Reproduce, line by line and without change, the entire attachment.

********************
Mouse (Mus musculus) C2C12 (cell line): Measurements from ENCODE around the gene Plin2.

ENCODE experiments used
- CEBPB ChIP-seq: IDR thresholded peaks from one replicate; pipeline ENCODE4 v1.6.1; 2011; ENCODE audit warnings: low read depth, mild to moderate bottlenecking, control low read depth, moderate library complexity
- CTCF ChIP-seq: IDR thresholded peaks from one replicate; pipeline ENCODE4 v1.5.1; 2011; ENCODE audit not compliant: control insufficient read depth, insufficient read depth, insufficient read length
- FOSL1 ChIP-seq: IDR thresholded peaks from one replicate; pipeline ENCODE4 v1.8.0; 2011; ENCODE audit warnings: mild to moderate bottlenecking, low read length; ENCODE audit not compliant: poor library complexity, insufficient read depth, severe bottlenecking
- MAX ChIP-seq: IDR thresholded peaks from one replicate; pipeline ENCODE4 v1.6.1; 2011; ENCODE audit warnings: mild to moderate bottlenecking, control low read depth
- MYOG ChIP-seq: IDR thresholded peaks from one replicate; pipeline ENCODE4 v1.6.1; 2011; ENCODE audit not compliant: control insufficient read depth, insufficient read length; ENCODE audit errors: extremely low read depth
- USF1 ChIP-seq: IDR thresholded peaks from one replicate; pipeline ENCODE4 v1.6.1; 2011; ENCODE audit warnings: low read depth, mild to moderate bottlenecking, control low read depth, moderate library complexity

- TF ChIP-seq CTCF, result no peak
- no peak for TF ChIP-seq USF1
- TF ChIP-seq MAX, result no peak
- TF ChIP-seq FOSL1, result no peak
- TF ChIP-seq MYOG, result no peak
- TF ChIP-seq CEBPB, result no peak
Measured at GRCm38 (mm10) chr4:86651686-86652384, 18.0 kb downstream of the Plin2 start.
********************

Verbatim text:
Mouse (Mus musculus) C2C12 (cell line): Measurements from ENCODE around the gene Plin2.

ENCODE experiments used
- CEBPB ChIP-seq: IDR thresholded peaks from one replicate; pipeline ENCODE4 v1.6.1; 2011; ENCODE audit warnings: low read depth, mild to moderate bottlenecking, control low read depth, moderate library complexity
- CTCF ChIP-seq: IDR thresholded peaks from one replicate; pipeline ENCODE4 v1.5.1; 2011; ENCODE audit not compliant: control insufficient read depth, insufficient read depth, insufficient read length
- FOSL1 ChIP-seq: IDR thresholded peaks from one replicate; pipeline ENCODE4 v1.8.0; 2011; ENCODE audit warnings: mild to moderate bottlenecking, low read length; ENCODE audit not compliant: poor library complexity, insufficient read depth, severe bottlenecking
- MAX ChIP-seq: IDR thresholded peaks from one replicate; pipeline ENCODE4 v1.6.1; 2011; ENCODE audit warnings: mild to moderate bottlenecking, control low read depth
- MYOG ChIP-seq: IDR thresholded peaks from one replicate; pipeline ENCODE4 v1.6.1; 2011; ENCODE audit not compliant: control insufficient read depth, insufficient read length; ENCODE audit errors: extremely low read depth
- USF1 ChIP-seq: IDR thresholded peaks from one replicate; pipeline ENCODE4 v1.6.1; 2011; ENCODE audit warnings: low read depth, mild to moderate bottlenecking, control low read depth, moderate library complexity

- TF ChIP-seq CTCF, result no peak
- no peak for TF ChIP-seq USF1
- TF ChIP-seq MAX, result no peak
- TF ChIP-seq FOSL1, result no peak
- TF ChIP-seq MYOG, result no peak
- TF ChIP-seq CEBPB, result no peak
Measured at GRCm38 (mm10) chr4:86651686-86652384, 18.0 kb downstream of the Plin2 start.